Our Better Health

Diet, Health, Fitness, Lifestyle & Wellness


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Healthy Holiday Gingerbread Cookies

About Molasses
Isn’t it ironic that the waste product of manufacturing white sugar, is a nutrient-rich, low-glycemic syrup? I’m talking about molasses. That gooey, rich, unmistakably black-brown nectar with a rather divisive flavour.
There are a few varieties of molasses, but to understand how they vary, let’s first look at how molasses is made.
Molasses is created from either sugarcane or sugar beets (but because the molasses made from beets can be quite bitter, sugarcane molasses is the most common variety available for human consumption). These plants are harvested, and then cut, crushed, and mashed so that the juice is extracted. “Fancy Molasses” is the first product to be made, but is in fact the only type of molasses that is not a by-product of sugar processing, but instead a direct product from sugar cane. This type is super sweet and is most commonly enjoyed as the syrup straight on pancakes or waffles, and as an ingredient in baked goods.
Varieties of Molasses
The real deal molasses comes from boiling the juice of sugar cane down to crystallize the sugars, producing a concentrate, the first of which is called First Molasses, First Strike Molasses, Barbados Molasses, Light Molasses, Mild Molasses, or Sweet Molasses. This comes from the first boiling of the sugar. It is light in colour and mild in flavour. Some people also enjoy this type directly on their food, like fancy molasses. It is about 65% sucrose.
Next up is Second Molasses, Second Strike Molasses, Dark Molasses, or Full Molasses. As you may have guessed, this is made from the second boiling of the extracted cane juice, a process that extracts even more sugar, producing a darker, thicker syrup typically used as a cooking ingredient in sauces, marinades and baked beans. It is about 60% sucrose.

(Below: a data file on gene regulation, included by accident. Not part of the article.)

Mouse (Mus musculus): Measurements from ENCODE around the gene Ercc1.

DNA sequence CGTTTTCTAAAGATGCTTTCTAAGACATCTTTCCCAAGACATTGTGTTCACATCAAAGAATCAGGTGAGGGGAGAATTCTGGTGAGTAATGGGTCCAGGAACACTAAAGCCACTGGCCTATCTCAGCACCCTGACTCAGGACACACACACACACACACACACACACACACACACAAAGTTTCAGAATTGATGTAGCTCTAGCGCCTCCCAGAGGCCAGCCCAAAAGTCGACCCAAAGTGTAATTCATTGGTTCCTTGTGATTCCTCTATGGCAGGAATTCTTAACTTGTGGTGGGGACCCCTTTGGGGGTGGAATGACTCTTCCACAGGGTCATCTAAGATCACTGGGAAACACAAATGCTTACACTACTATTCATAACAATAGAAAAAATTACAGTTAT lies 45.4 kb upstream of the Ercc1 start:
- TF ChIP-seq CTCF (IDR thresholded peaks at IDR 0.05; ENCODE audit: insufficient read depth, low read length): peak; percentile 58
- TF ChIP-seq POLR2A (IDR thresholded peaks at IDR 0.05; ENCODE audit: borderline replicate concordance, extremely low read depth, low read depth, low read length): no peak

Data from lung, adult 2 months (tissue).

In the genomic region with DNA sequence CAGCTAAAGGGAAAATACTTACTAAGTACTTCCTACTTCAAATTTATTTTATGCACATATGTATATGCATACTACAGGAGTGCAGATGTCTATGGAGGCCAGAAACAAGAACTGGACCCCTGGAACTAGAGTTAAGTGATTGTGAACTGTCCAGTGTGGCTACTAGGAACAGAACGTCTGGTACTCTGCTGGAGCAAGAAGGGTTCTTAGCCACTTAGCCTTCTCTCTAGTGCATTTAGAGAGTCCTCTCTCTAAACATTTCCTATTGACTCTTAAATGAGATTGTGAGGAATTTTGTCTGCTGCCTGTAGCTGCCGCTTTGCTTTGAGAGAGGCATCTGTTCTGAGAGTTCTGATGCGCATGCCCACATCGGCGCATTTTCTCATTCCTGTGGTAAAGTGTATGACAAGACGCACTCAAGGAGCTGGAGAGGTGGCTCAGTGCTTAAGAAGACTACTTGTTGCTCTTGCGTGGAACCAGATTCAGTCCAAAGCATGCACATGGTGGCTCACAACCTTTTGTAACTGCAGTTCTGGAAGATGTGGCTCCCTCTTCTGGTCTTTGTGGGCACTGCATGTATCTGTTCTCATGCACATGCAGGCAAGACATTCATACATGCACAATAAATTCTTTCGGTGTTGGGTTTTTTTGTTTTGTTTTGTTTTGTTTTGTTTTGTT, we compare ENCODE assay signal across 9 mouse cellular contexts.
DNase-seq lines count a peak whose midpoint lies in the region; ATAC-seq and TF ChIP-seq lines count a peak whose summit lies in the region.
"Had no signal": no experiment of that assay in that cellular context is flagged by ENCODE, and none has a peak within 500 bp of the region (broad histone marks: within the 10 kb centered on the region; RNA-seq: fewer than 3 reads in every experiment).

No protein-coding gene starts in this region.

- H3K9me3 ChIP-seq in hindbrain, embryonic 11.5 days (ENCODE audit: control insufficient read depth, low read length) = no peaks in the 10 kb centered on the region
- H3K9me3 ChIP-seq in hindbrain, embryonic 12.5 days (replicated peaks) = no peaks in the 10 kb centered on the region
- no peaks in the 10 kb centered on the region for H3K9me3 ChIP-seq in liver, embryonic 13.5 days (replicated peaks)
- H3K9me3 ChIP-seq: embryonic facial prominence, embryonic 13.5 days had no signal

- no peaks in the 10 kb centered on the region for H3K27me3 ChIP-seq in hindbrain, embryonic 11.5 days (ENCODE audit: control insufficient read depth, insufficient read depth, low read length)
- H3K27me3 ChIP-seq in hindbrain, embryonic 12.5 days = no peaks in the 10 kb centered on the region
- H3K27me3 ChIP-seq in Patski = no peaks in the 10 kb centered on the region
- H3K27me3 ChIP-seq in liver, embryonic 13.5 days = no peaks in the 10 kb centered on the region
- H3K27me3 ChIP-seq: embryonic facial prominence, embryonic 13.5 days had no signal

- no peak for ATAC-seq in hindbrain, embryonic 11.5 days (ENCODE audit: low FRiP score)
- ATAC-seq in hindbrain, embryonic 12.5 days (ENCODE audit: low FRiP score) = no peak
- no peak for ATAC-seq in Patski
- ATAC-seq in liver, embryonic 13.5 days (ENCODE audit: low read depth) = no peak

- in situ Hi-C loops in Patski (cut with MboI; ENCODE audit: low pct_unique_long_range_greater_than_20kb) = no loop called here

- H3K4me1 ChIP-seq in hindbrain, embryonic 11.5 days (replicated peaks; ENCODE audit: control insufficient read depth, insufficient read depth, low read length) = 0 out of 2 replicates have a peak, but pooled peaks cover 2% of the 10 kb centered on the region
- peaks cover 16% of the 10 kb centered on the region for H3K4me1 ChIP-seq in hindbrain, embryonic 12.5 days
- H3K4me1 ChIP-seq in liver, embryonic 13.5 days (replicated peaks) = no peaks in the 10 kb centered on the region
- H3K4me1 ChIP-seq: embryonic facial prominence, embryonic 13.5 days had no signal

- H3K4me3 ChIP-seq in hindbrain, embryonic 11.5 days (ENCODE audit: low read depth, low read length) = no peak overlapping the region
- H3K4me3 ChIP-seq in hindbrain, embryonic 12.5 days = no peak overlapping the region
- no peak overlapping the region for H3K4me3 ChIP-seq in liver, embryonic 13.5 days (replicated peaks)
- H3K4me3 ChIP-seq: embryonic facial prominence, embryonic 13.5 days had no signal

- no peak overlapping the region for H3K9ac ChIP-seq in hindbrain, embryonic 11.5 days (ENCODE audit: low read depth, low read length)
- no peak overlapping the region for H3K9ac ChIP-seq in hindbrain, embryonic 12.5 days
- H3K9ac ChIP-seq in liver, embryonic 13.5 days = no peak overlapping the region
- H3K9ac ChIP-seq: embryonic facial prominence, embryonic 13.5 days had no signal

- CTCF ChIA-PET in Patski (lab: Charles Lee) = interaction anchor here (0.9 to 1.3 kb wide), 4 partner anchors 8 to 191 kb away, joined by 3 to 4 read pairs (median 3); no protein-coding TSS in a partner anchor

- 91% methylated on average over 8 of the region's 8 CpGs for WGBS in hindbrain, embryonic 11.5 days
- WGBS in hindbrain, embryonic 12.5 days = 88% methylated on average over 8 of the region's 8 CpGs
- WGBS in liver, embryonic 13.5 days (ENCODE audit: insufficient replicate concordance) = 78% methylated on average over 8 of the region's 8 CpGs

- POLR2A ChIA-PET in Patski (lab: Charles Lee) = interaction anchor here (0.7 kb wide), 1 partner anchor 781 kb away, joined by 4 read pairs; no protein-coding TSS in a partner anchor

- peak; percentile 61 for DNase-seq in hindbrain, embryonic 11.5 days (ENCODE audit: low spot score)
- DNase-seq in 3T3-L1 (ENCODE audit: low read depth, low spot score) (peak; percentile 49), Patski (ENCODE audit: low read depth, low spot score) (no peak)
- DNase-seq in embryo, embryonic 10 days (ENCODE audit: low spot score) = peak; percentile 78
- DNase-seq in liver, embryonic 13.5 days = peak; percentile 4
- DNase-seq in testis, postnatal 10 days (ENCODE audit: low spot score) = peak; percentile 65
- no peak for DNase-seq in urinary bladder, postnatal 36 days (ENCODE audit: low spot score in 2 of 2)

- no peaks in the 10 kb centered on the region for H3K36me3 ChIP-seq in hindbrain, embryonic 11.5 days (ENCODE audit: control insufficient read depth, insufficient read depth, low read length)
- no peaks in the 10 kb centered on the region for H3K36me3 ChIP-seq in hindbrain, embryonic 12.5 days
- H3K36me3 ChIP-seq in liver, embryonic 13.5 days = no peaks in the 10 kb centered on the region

Blackstrap molasses is likely the one all you health foodies out there know and love. This type of molasses is made by boiling the cane syrup a third time, which extracts even more sugar and concentrates the flavour. By this point, the sucrose content is so low (about 55%) that the syrup no longer tastes sweet, but slightly bitter. The colour is nearly black, and the consistency is very thick and viscous. Blackstrap molasses is used in baking, sauces, stews and even as a food supplement due to its high nutrient content.
Nutritious and Delicious
Blackstrap molasses is highly concentrated in essential minerals, such as iron, calcium, selenium, manganese, potassium, copper, and zinc. As I mentioned above, this type of molasses is sometimes used as a dietary supplement or tonic. One tablespoon stirred into warm water is a food-based way to boost mineral levels, especially iron, as this small amount contains a whopping 20% of your RDI. You can also enjoy it in foods such as smoothies, tea, warm cereal, or dressings, sauces and stews. Remember to eat iron-rich foods with vitamin C to enhance its absorption. I like to use a little lemon juice.
Blackstrap molasses is one of the few sweeteners that is low on the glycemic scale with an index classification of 55. This means that it metabolizes slowly in a controlled way, demands less insulin production and won’t cause a spike in blood glucose levels. All in all, blackstrap molasses is a fantastic, healthy sweetener to which I enthusiastically give a thumbs up!
 
Healthy Holiday Gingerbread
Makes at least 2 dozen medium-sized cookies
Ingredients:
2 ½ / 350g whole spelt flour
¼ tsp. fine grain sea salt
½ tsp. baking powder
1 Tbsp. ground ginger (or less if you prefer more mild gingerbread)
1 ½ teaspoon ground cinnamon
½ teaspoon ground cloves
½ teaspoon freshly grated nutmeg
5 Tbsp. coconut oil, melted
½ cup / 70g coconut sugar
½ cup / 125ml unsulfured blackstrap molasses
3 Tbsp. unsweetened applesauce
1 tsp. vanilla extract

Directions:

1. Sift the dry ingredients together.
2. In a small saucepan, melt the coconut oil, then whisk in the molasses, applesauce, and vanilla.
3. Pour the wet ingredients over the dry, and fold to combine – you may need to use your hands to mix this, but don’t overwork the dough. Fold just until the ingredients come together evenly. Turn dough out onto a piece of plastic wrap, make a ball, then flatten into a large disc. Wrap and place in the fridge for at least 1 hour.
4. Preheat oven to 350°F / 175°C. Remove dough from the fridge, unwrap and cut in half. Wrap one half and return it to the fridge. Place the other half of the dough between two pieces of baking paper and roll out (if it is very stiff, you may need to let it warm up just slightly). Remove top half of the paper and cut out desired shapes with a cookie cutter or a knife. Slide a knife or thin egg lifter under each shape and place on a lined baking sheet. Ball up the scraps of dough, roll it out between the parchment and start again. Once the dough becomes too warm, return it to the fridge and repeat the entire process with the other half of the chilled dough.